THE Government’s failure to insist multi-billion pound contracts create UK work has cost the North East 1,500 jobs, a leading firm claimed last night.
Ministerial indecision has seen international oil firms allowed to overlook UK interests and snub job pleas, the chair of offshore oil and gas firm OGN said.
The firm, based in Wallsend, North Tyneside, said a major contract to drill for oil in UK waters was handed to the company Statoil with no condition work on offshore rigs was kept in Britain.
As a result, a multi-billion pound contract for platforms which will be used in UK waters was handed to a South Korean firm.
OGN, one of just four oil platform manufacturers left in Britain, said it has faced Government indecision at every step, resulting in a missed opportunity to create jobs.
Company chairman Dennis Clark said the entire fabrication sector is “getting no help from our own Government”.
He warned that over the last two years alone, contracts worth more than £10bn have been awarded overseas, with some 10,000 jobs lost nationally as a result.
“We have brought this matter to the attention of several ministers,” Mr Clark said, “including George Osborne, Vince Cable, Sajid Javid, Charles Hendry and John Hayes. The matter seems to fall between the Treasury, the Department for Energy and the Department for Business. Everyone is interested but no one will take decisive action.”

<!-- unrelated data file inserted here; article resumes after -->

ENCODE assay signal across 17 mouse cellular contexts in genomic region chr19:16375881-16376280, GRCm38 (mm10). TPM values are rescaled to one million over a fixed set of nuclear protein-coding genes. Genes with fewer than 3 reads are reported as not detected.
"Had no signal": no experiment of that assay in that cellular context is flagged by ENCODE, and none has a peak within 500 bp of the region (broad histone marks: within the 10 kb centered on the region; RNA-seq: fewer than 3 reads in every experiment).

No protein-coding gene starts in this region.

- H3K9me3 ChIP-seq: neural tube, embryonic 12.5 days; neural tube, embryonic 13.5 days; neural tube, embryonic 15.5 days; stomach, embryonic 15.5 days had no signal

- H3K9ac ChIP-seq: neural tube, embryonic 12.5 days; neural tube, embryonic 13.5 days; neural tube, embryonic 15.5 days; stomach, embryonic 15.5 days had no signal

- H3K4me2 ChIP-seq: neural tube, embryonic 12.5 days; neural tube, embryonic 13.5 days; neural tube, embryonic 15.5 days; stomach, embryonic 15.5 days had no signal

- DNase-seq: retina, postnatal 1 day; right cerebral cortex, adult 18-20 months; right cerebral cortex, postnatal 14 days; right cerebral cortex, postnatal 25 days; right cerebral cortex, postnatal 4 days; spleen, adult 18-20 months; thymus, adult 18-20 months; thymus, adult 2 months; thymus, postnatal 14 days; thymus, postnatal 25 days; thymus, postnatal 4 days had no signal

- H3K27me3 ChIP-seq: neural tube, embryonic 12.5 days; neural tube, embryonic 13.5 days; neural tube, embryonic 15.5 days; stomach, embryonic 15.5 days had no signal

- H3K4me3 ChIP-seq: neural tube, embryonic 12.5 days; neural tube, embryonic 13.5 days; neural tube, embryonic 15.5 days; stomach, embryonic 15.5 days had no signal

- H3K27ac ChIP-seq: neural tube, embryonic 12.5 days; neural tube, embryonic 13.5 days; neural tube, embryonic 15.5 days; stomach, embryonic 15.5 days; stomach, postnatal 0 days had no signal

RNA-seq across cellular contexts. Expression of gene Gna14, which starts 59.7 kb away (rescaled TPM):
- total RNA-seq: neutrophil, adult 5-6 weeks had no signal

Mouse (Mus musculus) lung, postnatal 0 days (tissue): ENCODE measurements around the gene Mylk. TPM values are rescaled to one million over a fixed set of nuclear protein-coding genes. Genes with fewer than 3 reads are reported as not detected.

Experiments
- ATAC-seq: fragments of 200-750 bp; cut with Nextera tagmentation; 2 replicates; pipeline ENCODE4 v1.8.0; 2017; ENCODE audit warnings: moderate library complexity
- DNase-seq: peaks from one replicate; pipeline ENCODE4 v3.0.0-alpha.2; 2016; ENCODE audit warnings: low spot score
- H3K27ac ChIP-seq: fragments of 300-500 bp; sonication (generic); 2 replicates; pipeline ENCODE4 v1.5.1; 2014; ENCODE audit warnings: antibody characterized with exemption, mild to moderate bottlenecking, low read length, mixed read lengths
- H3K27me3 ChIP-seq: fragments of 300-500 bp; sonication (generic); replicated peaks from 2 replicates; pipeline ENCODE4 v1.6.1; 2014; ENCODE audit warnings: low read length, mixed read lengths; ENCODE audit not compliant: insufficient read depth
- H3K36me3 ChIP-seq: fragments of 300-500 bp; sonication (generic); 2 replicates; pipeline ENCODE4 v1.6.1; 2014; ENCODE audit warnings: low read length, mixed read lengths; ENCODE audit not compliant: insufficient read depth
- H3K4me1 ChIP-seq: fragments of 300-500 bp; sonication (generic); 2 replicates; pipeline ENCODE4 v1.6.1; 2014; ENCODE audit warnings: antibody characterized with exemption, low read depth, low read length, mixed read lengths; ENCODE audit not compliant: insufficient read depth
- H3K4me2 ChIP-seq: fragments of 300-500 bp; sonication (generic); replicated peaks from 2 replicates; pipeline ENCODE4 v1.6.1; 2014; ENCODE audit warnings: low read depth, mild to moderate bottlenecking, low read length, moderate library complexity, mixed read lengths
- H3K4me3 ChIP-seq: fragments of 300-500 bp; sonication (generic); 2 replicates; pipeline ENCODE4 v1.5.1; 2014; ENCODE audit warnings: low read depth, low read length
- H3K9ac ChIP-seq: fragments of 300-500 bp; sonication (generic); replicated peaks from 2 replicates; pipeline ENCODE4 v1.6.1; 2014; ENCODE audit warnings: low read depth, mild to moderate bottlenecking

He added: “Tax concessions are offered to North Sea oil and gas producers, but the UK Government provides taxpayers’ money without requiring anything from the recipients.
“The Government says it cannot intervene, but we appear to be the only country that adopts this stance.”
The call for change was last night supported by former regional minister Nick Brown.
The Newcastle East Labour MP has already asked the departments for energy and business to clarify their position.
He said: “We want to have a strong onshore fabrication sector working on these projects in the North Sea. The work is there and the Government should do more to help make sure the work is carried out in the UK.
“The British taxpayer will pay a premium on the energy generated, there should at the very least be some UK employment.”
A Government spokesman said: “We are working hard to ensure the UK remains at the cutting edge of this global industry. The UK has a competitive and successful supply chain for the oil and gas sector, sustaining more than 200,000 jobs across the UK.
“Our subsea and engineering sectors are world-renowned and offer very competitive services to oil and gas operators.
“The fabrication industry is having particular success in winning contracts to build small and medium-sized structures.
“Two recently approved projects, Cygnus and Solan, will be constructed in the UK with the jackets that support the platform and rig hardware made in the North East of England and Scotland, supporting several thousand quality jobs.”
The taxpayer will pay a premium on energy generated, there should at least be UK employment